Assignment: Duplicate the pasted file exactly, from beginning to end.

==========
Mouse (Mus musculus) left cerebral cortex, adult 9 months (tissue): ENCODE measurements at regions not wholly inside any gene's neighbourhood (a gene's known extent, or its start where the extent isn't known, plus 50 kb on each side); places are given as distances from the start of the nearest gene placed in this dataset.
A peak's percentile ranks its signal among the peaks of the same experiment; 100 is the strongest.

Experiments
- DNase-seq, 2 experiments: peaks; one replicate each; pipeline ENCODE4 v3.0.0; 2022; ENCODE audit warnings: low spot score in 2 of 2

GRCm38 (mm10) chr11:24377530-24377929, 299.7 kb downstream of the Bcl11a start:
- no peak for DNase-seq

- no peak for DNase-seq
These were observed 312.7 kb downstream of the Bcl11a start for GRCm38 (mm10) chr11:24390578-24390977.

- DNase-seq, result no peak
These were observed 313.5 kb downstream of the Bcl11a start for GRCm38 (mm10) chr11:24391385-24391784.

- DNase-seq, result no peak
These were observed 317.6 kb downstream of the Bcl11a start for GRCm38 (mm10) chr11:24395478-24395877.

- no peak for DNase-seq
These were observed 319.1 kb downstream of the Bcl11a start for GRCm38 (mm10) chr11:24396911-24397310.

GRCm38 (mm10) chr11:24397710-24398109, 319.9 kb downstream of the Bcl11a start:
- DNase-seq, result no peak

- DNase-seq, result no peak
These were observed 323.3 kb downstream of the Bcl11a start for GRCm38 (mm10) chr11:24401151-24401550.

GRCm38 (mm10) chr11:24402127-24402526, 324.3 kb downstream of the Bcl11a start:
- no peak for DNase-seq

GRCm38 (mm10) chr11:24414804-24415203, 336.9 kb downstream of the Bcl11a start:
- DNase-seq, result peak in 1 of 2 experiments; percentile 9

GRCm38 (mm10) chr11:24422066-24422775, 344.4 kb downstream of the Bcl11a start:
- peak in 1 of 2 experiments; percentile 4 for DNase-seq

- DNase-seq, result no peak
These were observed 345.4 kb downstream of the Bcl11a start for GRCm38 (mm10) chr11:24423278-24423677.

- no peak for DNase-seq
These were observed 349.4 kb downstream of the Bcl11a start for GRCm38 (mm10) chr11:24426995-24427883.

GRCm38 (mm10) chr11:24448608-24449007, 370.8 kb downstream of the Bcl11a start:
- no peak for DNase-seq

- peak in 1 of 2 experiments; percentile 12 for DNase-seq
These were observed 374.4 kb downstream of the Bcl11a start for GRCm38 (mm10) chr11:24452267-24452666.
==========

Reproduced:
Mouse (Mus musculus) left cerebral cortex, adult 9 months (tissue): ENCODE measurements at regions not wholly inside any gene's neighbourhood (a gene's known extent, or its start where the extent isn't known, plus 50 kb on each side); places are given as distances from the start of the nearest gene placed in this dataset.
A peak's percentile ranks its signal among the peaks of the same experiment; 100 is the strongest.

Experiments
- DNase-seq, 2 experiments: peaks; one replicate each; pipeline ENCODE4 v3.0.0; 2022; ENCODE audit warnings: low spot score in 2 of 2

GRCm38 (mm10) chr11:24377530-24377929, 299.7 kb downstream of the Bcl11a start:
- no peak for DNase-seq

- no peak for DNase-seq
These were observed 312.7 kb downstream of the Bcl11a start for GRCm38 (mm10) chr11:24390578-24390977.

- DNase-seq, result no peak
These were observed 313.5 kb downstream of the Bcl11a start for GRCm38 (mm10) chr11:24391385-24391784.

- DNase-seq, result no peak
These were observed 317.6 kb downstream of the Bcl11a start for GRCm38 (mm10) chr11:24395478-24395877.

- no peak for DNase-seq
These were observed 319.1 kb downstream of the Bcl11a start for GRCm38 (mm10) chr11:24396911-24397310.

GRCm38 (mm10) chr11:24397710-24398109, 319.9 kb downstream of the Bcl11a start:
- DNase-seq, result no peak

- DNase-seq, result no peak
These were observed 323.3 kb downstream of the Bcl11a start for GRCm38 (mm10) chr11:24401151-24401550.

GRCm38 (mm10) chr11:24402127-24402526, 324.3 kb downstream of the Bcl11a start:
- no peak for DNase-seq

GRCm38 (mm10) chr11:24414804-24415203, 336.9 kb downstream of the Bcl11a start:
- DNase-seq, result peak in 1 of 2 experiments; percentile 9

GRCm38 (mm10) chr11:24422066-24422775, 344.4 kb downstream of the Bcl11a start:
- peak in 1 of 2 experiments; percentile 4 for DNase-seq

- DNase-seq, result no peak
These were observed 345.4 kb downstream of the Bcl11a start for GRCm38 (mm10) chr11:24423278-24423677.

- no peak for DNase-seq
These were observed 349.4 kb downstream of the Bcl11a start for GRCm38 (mm10) chr11:24426995-24427883.

GRCm38 (mm10) chr11:24448608-24449007, 370.8 kb downstream of the Bcl11a start:
- no peak for DNase-seq

- peak in 1 of 2 experiments; percentile 12 for DNase-seq
These were observed 374.4 kb downstream of the Bcl11a start for GRCm38 (mm10) chr11:24452267-24452666.